In the wilds of the national park, you can sometimes experience all four seasons in a single day. This variety in climate is mirrored by the abundance of flora on show, from the Chilean firetree to the wonderfully named Devil's strawberry. The park is also home to Patagonia's Big 5 including the Andean condor and the elusive puma, which you may just spot if you're lucky.
Things To Do In Patagonia
Riding in Southern Patagonia
Although El Chalten is known for its superb hiking and mountain climbing, its pristine wild scenery also lends itself perfectly to some spectacular riding.
Los Cerros lodge has stables just a few yards from the hotel, and arranges half day rides along riverbanks, past waterfalls and through panoramic valley views, with the Fitz Roy Massif mountain range always visible.
Choose a route that passes the Cerro Torre base camp en route for beautiful Lake Torre, or make for Rio Blanco base camp, where you can dismount and enjoy some trekking before heading the horses homewards.
Glacier Ice Trekking
Southern Argentina's Los Glaciares National Park stretches parallel to the Andes for over 120 miles, its most famous members being the Perito Moreno, Upsala and Onelli.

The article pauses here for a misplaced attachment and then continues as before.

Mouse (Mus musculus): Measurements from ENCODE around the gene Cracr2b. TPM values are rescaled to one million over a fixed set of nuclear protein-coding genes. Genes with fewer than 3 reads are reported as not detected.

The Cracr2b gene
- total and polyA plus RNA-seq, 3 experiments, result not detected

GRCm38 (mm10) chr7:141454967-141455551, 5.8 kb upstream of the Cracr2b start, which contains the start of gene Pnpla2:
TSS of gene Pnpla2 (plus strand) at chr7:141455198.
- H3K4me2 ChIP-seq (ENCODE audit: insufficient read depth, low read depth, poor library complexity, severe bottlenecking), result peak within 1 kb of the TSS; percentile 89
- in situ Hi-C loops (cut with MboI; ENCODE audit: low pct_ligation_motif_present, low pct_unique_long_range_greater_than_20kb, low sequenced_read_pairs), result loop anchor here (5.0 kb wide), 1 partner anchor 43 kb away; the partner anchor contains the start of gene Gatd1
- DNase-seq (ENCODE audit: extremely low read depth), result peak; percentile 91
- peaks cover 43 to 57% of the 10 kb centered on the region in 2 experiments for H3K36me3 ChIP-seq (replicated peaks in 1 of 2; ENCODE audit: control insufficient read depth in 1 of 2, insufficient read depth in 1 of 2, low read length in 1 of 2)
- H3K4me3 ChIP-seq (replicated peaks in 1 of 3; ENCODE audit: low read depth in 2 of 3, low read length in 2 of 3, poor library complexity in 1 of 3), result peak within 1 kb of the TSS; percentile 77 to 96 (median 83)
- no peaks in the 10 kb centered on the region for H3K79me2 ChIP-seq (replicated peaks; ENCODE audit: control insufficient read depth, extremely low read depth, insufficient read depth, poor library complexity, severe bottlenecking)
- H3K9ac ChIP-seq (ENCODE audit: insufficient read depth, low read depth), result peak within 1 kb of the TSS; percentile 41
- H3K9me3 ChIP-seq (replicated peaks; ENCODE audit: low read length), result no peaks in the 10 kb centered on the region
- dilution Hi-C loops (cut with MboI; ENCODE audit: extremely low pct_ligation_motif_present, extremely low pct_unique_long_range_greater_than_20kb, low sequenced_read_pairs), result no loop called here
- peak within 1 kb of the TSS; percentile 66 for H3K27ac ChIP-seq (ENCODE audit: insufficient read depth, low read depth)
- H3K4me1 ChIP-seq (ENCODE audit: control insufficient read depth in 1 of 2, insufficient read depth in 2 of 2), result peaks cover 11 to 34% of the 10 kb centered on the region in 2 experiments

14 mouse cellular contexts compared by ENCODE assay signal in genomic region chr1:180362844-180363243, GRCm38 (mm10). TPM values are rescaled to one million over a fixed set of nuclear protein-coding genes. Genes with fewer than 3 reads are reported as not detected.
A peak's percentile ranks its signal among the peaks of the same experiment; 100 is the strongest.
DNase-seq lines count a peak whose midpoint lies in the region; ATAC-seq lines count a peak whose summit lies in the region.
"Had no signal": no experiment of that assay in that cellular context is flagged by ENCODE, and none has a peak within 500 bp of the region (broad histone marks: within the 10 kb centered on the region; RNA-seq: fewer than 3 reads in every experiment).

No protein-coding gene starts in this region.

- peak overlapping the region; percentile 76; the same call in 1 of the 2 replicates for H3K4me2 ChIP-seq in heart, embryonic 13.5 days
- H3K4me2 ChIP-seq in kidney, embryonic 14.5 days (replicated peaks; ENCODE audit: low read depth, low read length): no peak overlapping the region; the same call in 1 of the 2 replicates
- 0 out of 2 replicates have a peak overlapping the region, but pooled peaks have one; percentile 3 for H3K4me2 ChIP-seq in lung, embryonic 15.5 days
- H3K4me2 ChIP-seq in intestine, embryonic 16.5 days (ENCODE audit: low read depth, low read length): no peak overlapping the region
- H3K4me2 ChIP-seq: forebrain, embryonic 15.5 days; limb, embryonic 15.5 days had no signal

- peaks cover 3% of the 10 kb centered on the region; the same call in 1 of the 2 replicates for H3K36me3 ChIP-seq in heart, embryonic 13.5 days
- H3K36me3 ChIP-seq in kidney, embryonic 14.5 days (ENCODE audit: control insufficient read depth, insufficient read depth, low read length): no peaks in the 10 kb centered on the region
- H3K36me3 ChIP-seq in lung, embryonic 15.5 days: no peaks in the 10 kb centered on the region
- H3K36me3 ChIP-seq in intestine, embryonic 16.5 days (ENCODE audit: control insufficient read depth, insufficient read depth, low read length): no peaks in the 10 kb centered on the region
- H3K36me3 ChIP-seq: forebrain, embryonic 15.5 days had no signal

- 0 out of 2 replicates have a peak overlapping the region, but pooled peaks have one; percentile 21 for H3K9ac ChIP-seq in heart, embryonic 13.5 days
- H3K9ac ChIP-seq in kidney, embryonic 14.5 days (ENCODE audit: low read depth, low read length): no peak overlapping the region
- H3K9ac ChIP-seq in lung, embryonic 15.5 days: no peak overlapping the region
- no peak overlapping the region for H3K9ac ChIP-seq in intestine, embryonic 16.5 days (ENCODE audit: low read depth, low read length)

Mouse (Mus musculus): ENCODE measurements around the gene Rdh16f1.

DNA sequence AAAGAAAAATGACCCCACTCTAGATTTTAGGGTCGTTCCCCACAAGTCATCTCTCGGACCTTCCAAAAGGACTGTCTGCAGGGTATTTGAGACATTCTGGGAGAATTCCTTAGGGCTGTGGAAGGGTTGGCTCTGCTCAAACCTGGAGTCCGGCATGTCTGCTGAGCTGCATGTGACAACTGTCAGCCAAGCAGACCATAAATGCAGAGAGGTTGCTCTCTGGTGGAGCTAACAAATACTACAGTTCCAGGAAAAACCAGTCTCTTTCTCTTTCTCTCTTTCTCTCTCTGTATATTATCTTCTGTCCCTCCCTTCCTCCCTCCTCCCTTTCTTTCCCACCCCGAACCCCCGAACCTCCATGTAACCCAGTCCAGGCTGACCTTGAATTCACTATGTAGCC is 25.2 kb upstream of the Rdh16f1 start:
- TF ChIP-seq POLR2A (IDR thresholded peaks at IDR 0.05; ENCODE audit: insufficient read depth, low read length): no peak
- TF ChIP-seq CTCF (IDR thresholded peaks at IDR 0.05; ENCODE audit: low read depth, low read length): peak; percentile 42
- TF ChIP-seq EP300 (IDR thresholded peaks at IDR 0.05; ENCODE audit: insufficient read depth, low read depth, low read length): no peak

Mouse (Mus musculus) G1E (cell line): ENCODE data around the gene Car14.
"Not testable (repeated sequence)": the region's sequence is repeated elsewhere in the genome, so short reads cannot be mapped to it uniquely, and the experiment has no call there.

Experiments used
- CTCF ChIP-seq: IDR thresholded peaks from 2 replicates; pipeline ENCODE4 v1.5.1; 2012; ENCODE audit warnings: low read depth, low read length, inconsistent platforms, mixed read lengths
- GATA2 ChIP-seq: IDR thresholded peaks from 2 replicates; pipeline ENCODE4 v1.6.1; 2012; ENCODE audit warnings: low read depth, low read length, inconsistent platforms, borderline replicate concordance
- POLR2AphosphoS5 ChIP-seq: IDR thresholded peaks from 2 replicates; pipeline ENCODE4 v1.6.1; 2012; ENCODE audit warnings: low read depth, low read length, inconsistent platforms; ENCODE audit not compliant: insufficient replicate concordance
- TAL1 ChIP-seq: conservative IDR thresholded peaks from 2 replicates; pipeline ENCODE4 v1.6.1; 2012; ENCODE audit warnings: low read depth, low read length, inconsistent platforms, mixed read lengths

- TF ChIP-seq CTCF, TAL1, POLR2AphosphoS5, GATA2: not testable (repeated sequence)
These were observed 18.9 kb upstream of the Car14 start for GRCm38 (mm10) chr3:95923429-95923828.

The Perito Moreno Glacier is one of the natural wonders of the world, and its dimensions are truly breathtaking; measuring over 3 miles wide and approaching 19 miles in length.
One of the only worldwide glaciers to be advancing rather than retreating, it is nonetheless a poignant symbol of global warming; conservationists keep a close eye on its dimensions and its progress as it periodically calves huge chunks into the Lago Argentino. Witnessing - and hearing - such thunderous creaks and falls is utterly awe-inspiring, whether from a boat in the vicinity, or from the terrace of a nearby hotel.
A mini-trekking expedition can also be organised on the glacier itself, reached by special rubber boats. Crampons are required and will be supplied; you will be on the ice for about 90 minutes and in that time will see crevasses and small vivid blue inner lagoons.
Fly Fishing in Northern Patagonia
Still a fully working farm, Tipiliuke Lodge is part of the 20,000 hectare Cerro de los Pinos country estate founded in 1909 by the grandfather of the current owners.